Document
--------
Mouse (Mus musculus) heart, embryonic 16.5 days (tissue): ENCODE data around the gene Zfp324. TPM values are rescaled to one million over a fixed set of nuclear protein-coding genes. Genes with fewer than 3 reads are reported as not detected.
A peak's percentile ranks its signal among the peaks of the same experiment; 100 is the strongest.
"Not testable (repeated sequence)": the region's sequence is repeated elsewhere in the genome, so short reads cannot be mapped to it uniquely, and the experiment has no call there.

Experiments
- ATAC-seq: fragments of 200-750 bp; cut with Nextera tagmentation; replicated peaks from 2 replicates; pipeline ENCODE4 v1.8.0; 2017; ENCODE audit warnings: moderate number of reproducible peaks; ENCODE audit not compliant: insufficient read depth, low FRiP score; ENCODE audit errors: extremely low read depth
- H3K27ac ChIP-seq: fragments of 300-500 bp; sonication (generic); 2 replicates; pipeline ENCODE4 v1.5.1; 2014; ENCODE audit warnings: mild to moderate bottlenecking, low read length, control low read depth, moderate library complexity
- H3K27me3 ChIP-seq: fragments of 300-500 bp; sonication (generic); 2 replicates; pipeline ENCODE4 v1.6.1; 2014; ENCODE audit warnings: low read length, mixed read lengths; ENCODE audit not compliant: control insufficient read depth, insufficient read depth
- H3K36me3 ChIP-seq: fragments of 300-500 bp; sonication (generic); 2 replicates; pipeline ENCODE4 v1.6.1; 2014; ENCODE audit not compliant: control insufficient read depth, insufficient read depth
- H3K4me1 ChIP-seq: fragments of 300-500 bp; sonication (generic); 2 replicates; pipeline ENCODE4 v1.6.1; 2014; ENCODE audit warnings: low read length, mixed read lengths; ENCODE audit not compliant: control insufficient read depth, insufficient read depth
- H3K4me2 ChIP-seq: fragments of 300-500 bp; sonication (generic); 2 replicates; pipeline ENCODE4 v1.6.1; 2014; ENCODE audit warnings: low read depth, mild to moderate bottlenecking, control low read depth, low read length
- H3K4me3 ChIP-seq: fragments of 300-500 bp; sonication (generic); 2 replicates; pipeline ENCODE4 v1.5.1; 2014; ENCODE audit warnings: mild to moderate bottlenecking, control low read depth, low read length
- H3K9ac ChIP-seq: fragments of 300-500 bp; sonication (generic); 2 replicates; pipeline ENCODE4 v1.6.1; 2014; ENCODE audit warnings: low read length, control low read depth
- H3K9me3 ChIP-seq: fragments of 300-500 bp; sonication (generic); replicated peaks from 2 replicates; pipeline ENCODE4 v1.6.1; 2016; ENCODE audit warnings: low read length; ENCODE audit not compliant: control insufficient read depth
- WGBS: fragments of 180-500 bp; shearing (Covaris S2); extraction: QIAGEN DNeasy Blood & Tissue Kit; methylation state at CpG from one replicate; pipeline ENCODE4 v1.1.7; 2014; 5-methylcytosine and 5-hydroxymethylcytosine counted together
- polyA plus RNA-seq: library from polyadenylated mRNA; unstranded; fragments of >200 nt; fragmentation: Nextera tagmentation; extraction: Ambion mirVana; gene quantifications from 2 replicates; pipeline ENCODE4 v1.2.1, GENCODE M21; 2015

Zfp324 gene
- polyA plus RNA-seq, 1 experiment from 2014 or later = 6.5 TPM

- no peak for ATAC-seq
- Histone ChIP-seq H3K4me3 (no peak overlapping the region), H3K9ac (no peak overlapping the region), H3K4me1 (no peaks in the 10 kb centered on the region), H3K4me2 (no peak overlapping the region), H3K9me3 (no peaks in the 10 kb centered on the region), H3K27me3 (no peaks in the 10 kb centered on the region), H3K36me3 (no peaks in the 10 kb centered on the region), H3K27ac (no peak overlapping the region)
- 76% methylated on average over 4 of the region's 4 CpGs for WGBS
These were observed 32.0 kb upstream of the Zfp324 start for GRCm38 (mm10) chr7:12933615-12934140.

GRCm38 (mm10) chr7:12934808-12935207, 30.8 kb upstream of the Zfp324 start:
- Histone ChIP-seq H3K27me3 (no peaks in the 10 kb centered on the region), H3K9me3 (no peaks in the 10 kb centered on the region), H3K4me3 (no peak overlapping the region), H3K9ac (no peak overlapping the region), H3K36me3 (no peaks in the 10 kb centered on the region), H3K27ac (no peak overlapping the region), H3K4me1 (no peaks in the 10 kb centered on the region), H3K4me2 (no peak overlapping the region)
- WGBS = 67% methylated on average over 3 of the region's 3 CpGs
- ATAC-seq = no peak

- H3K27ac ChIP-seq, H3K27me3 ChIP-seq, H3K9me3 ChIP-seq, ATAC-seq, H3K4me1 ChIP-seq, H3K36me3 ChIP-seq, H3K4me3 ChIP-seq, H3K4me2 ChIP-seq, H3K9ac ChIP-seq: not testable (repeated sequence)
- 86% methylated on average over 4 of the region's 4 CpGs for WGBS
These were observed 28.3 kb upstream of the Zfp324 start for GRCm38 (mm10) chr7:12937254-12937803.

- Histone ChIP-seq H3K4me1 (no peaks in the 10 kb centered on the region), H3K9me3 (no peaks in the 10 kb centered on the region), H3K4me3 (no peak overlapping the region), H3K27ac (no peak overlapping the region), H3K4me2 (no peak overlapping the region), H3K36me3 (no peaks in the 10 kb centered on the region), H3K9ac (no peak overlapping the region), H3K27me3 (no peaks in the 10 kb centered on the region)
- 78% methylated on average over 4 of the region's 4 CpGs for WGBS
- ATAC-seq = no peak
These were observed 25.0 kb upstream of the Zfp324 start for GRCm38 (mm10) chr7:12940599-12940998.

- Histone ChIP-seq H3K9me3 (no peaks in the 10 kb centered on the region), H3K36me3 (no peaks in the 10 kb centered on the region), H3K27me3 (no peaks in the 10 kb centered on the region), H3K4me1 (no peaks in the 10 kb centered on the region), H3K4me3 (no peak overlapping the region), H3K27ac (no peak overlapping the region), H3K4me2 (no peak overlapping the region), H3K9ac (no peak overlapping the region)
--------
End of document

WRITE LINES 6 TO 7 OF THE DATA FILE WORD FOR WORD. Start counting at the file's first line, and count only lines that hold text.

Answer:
- H3K27ac ChIP-seq: fragments of 300-500 bp; sonication (generic); 2 replicates; pipeline ENCODE4 v1.5.1; 2014; ENCODE audit warnings: mild to moderate bottlenecking, low read length, control low read depth, moderate library complexity
- H3K27me3 ChIP-seq: fragments of 300-500 bp; sonication (generic); 2 replicates; pipeline ENCODE4 v1.6.1; 2014; ENCODE audit warnings: low read length, mixed read lengths; ENCODE audit not compliant: control insufficient read depth, insufficient read depth